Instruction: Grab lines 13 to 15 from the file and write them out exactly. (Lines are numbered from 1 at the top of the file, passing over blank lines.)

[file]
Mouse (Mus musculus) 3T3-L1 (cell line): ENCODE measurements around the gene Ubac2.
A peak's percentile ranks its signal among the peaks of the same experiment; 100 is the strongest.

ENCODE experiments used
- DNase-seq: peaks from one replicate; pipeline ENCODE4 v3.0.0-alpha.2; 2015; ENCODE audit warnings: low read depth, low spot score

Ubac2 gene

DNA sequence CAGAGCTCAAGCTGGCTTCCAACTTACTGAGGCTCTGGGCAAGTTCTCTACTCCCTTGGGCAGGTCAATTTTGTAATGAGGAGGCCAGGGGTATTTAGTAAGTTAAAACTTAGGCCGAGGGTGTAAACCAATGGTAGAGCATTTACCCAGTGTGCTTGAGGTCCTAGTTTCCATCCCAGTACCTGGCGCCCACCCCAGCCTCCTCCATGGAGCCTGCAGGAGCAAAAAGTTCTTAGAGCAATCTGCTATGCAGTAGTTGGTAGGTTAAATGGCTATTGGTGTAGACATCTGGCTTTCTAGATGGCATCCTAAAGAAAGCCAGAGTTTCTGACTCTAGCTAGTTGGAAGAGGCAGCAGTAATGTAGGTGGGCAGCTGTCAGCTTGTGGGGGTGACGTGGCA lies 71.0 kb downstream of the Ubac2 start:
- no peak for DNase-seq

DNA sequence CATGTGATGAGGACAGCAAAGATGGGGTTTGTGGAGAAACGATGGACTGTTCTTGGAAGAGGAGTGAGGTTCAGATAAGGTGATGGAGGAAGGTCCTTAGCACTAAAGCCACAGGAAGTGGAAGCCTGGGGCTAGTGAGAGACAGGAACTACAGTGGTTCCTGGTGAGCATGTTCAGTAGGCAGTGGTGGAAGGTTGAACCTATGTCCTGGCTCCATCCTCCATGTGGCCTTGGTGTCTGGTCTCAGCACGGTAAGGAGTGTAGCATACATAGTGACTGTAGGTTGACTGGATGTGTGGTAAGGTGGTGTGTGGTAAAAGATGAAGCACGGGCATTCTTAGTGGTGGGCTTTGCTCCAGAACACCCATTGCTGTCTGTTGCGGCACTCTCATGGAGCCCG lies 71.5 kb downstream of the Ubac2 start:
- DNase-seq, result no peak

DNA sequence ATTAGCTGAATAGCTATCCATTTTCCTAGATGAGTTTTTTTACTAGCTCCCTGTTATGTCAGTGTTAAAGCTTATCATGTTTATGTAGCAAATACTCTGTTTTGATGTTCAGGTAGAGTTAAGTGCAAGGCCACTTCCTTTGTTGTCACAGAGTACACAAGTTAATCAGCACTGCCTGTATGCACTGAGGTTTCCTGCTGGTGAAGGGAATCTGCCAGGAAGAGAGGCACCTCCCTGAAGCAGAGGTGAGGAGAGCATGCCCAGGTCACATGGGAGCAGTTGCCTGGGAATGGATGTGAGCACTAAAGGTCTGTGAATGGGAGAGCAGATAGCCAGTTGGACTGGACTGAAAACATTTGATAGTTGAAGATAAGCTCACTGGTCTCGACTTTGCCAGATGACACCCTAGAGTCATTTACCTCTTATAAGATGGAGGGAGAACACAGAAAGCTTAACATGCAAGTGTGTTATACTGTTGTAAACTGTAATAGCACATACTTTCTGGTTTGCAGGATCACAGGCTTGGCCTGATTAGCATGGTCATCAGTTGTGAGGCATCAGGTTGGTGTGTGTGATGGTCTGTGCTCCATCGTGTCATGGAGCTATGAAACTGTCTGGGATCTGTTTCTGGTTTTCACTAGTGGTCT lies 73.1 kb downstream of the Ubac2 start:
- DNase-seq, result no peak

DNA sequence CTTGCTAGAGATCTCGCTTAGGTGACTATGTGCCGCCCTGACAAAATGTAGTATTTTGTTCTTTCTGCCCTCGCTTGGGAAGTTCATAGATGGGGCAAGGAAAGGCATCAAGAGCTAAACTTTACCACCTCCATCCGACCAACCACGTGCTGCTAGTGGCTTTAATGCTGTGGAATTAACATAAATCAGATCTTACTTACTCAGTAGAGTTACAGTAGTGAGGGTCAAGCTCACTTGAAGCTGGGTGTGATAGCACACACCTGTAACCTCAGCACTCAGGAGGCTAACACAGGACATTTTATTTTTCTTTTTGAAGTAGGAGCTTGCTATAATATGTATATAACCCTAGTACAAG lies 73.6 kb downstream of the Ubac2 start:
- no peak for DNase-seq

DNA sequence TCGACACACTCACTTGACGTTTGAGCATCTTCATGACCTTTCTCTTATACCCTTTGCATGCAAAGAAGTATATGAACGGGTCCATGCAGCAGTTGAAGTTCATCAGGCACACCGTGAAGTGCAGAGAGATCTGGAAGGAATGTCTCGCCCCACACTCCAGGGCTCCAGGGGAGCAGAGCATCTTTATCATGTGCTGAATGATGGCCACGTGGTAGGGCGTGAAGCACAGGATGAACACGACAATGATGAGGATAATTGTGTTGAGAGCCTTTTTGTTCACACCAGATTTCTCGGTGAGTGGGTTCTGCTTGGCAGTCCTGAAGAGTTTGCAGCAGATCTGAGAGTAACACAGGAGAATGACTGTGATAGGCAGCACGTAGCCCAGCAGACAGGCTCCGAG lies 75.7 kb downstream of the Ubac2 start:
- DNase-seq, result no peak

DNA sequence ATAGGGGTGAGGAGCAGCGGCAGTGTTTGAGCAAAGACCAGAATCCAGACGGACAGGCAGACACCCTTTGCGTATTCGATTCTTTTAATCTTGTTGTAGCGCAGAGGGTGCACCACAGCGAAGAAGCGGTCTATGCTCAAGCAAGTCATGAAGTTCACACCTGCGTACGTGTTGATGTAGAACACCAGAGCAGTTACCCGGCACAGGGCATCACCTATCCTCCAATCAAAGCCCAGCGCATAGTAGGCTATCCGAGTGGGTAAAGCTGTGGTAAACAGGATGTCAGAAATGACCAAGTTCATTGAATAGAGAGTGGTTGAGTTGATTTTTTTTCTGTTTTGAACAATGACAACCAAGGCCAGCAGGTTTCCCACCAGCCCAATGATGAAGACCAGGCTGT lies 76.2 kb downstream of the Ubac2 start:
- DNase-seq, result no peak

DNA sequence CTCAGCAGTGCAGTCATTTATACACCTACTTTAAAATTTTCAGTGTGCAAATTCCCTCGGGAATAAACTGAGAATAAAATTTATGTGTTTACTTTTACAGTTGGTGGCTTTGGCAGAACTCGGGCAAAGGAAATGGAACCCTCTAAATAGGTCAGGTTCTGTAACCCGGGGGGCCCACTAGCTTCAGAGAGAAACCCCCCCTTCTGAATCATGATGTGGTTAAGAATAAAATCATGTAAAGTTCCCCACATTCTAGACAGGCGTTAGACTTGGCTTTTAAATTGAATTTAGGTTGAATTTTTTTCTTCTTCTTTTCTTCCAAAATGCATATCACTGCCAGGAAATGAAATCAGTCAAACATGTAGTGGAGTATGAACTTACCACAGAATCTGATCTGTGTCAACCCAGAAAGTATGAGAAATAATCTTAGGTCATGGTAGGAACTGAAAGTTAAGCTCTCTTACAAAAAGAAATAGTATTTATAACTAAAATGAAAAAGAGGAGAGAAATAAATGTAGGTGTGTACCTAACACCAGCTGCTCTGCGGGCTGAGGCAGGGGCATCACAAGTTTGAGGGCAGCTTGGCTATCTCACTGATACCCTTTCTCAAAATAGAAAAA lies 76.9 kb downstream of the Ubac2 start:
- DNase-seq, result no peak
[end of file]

- no peak for DNase-seq

DNA sequence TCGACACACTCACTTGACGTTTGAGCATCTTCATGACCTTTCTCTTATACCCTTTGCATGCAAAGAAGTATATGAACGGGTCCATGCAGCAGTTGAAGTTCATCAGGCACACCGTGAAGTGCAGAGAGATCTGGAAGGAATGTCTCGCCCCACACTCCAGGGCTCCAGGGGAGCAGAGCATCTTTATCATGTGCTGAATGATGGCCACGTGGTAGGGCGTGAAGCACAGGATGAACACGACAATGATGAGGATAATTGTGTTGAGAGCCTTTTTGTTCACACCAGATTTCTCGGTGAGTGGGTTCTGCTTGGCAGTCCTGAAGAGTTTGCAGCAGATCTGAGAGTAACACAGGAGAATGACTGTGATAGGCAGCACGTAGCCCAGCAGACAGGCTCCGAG lies 75.7 kb downstream of the Ubac2 start:
- DNase-seq, result no peak